The mantle of Chief Justice passed from Justice Markman to Justice McCormack this month, just in time for a docket full of criminal appeals. Chief Justice McCormack performed the role naturally during the January session held over the last two days. The oral aguments spanned many issues of far-reaching significance, including:
- whether a trial judge may increase the defendants' sentence based on charged conduct for which the jury acquitted the defendant
- whether a conviction for both assault with intent to do great bodily harm and felonious assault, which is defined as an assault “without intending to commit murder or to inflict great bodily harm less than murder,” violates the constitutional prohibition against subjecting a defendant to double jeopardy; and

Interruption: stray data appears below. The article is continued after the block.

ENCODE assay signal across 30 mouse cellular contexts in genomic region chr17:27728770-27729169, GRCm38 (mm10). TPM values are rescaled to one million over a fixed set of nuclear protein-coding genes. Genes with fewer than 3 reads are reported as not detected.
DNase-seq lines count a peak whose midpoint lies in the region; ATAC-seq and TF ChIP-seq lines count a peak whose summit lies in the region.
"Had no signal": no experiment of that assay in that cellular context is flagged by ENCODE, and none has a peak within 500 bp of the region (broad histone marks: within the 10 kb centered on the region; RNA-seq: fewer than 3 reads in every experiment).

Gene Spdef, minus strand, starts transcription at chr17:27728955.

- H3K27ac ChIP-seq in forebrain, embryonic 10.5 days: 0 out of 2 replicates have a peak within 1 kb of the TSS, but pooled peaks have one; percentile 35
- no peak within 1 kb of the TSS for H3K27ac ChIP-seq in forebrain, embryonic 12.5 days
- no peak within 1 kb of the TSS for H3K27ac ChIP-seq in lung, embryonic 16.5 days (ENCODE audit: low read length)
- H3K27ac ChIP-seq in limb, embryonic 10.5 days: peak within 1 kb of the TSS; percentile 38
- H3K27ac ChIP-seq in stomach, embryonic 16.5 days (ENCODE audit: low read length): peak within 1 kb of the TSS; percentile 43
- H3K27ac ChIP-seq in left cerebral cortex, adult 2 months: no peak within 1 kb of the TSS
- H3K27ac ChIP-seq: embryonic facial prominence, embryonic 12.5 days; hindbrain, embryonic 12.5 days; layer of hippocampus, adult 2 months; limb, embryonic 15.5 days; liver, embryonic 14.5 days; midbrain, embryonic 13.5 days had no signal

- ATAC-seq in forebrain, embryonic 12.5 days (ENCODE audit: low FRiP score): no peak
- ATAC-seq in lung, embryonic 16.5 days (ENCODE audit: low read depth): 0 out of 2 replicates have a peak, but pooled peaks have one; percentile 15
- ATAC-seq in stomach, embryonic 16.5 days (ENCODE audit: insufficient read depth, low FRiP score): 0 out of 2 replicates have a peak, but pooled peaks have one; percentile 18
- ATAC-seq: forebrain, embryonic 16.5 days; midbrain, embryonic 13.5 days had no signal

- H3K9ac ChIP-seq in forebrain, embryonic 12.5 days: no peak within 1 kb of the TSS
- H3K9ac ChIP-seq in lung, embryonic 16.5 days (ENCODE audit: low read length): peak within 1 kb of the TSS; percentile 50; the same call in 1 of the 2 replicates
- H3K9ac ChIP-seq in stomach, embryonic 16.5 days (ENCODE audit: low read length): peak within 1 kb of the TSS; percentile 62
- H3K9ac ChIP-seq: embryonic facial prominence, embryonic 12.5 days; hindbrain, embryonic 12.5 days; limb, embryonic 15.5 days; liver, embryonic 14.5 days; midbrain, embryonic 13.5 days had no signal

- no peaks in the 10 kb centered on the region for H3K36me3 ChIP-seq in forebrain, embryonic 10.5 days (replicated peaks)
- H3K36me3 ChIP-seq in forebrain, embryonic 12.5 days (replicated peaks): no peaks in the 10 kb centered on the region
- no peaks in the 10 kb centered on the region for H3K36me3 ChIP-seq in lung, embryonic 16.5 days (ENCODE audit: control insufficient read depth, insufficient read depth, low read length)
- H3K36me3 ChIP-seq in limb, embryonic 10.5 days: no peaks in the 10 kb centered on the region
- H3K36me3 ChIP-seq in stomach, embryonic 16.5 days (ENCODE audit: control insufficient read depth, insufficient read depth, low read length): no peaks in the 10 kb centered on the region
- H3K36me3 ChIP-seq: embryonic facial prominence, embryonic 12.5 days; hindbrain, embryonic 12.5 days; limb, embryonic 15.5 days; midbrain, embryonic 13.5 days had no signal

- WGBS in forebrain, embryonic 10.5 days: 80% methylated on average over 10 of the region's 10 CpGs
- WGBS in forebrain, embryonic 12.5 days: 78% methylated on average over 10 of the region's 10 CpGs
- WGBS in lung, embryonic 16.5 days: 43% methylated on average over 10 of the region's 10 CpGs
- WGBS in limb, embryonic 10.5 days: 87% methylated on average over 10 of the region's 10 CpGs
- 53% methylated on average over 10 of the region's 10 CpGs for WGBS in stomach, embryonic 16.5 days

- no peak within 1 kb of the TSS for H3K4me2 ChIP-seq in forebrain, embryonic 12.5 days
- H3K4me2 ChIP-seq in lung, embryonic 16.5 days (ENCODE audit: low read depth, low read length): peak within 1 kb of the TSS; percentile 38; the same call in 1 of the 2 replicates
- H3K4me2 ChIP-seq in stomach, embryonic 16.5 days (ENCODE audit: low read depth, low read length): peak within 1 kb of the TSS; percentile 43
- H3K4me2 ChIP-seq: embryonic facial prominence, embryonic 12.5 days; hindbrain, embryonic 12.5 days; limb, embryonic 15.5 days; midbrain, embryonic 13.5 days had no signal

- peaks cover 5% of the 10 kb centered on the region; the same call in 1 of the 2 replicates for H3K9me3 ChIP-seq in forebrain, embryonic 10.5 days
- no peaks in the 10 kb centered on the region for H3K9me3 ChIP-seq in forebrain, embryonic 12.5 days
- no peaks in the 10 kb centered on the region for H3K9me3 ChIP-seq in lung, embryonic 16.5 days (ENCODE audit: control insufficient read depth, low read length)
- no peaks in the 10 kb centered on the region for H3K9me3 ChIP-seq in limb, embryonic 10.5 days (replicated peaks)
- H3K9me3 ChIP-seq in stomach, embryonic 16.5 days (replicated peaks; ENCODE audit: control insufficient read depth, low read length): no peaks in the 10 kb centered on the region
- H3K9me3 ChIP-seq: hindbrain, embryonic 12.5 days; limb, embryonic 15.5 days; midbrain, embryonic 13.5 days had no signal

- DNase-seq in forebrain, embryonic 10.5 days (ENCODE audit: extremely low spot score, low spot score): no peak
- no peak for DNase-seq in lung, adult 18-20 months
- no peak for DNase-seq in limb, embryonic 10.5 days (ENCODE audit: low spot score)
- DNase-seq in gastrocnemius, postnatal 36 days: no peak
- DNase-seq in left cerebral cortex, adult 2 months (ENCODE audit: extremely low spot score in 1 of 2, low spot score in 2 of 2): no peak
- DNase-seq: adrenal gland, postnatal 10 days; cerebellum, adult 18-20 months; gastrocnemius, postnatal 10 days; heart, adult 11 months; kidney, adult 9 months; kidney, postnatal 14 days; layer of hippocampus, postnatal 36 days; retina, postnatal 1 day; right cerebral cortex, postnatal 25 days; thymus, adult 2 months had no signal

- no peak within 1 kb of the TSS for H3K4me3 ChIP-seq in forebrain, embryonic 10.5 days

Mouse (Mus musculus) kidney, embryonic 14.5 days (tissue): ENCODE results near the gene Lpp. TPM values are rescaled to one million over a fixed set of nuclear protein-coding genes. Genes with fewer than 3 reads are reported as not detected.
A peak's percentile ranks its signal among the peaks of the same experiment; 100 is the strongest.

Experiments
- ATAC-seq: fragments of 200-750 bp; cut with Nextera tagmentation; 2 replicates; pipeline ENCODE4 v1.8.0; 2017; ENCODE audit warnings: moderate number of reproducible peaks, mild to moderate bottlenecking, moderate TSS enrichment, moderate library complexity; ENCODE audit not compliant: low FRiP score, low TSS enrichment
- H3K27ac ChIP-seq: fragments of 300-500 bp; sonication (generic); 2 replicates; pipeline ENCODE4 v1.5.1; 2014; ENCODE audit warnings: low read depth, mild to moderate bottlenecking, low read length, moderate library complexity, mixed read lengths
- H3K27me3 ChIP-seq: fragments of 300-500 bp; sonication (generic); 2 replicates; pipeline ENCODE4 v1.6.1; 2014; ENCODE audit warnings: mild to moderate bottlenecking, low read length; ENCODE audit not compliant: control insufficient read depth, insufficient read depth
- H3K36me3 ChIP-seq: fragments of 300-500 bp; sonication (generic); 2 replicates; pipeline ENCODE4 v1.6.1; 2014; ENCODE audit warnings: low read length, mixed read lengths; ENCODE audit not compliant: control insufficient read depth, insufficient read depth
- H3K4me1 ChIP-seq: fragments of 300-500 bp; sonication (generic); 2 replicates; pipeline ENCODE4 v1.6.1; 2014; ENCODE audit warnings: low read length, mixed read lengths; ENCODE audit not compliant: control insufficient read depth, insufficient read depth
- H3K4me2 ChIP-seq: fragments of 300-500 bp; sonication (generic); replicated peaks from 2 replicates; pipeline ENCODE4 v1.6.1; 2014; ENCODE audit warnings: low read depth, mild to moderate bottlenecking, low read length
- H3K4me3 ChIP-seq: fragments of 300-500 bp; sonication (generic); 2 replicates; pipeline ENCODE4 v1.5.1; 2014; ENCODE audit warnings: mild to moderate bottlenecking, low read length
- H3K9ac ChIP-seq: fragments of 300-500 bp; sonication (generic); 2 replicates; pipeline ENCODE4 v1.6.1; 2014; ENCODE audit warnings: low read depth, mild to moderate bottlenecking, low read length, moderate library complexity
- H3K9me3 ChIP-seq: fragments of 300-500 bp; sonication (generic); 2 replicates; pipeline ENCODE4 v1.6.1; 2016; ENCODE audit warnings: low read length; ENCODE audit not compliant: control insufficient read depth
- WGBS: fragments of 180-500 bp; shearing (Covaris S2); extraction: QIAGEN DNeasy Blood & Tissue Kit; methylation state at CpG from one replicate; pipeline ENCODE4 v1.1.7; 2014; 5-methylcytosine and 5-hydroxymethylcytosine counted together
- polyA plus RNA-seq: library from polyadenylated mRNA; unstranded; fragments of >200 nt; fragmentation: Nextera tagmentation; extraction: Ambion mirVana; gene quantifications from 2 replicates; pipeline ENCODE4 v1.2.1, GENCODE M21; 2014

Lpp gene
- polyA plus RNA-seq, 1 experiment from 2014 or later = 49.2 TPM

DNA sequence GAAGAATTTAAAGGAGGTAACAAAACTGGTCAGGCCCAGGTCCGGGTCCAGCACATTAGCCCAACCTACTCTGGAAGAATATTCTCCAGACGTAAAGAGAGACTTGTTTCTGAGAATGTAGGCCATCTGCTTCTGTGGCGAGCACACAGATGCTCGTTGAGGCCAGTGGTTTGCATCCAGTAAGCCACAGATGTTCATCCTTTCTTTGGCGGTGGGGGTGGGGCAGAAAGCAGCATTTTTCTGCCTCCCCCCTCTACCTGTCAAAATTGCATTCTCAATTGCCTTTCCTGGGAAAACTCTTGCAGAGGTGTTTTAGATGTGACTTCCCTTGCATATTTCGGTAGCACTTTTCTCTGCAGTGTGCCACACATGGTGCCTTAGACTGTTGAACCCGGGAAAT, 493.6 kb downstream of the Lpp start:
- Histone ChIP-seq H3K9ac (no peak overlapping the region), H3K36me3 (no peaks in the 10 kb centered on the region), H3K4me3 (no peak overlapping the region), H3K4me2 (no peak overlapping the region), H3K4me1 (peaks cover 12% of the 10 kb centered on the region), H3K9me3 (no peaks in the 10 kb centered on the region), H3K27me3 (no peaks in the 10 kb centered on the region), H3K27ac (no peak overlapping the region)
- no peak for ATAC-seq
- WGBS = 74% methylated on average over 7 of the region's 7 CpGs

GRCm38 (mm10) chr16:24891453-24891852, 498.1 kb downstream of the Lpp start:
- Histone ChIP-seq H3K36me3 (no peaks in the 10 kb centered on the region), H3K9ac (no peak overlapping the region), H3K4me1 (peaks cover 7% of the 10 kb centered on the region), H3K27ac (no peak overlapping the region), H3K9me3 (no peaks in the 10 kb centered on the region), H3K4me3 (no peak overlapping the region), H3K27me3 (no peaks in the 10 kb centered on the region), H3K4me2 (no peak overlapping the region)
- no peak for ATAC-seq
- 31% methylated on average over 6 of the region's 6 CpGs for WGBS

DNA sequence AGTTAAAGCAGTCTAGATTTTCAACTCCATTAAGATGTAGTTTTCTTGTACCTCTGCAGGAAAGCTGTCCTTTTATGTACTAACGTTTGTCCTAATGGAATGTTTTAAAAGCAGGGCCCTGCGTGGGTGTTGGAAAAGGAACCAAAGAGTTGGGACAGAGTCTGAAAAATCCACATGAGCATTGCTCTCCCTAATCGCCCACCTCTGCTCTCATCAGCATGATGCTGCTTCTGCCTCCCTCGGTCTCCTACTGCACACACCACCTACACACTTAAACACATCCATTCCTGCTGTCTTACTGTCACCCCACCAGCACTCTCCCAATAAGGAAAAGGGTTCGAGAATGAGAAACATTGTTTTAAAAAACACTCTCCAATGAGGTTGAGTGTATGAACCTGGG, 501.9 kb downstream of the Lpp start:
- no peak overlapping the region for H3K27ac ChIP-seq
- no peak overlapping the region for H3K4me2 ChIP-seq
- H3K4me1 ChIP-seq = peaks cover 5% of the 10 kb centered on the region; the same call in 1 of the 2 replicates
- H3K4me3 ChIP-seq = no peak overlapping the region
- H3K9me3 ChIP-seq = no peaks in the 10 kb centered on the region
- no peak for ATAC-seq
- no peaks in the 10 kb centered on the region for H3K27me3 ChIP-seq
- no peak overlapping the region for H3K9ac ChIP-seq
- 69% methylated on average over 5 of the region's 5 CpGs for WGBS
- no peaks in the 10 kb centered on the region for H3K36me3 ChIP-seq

- whether the statutory bar against appellate review of a within-guidelines sentence should be severed along with other provisions in the sentencing guidelines that were already severed in People v. Lockridge to make the guidelines advisory.
The State Appellate Defenders Office presented the oral argument for the defendant in many of these cases. The next session in March promises another bevy of criminal cases, one of which will include the issue of whether the Sex Offender Registry Act violates the Ex Post Facto Clause when applied retroactively to defendants sentenced prior to its enactment or to its amendments. The amendments have greatly enhanced in-person reporting requirements and severely restricted where such offenders can live and work, among other things.
Warner represents the Criminal Defense Attorneys of Michigan as amicus curiae in two of the cases mentioned above.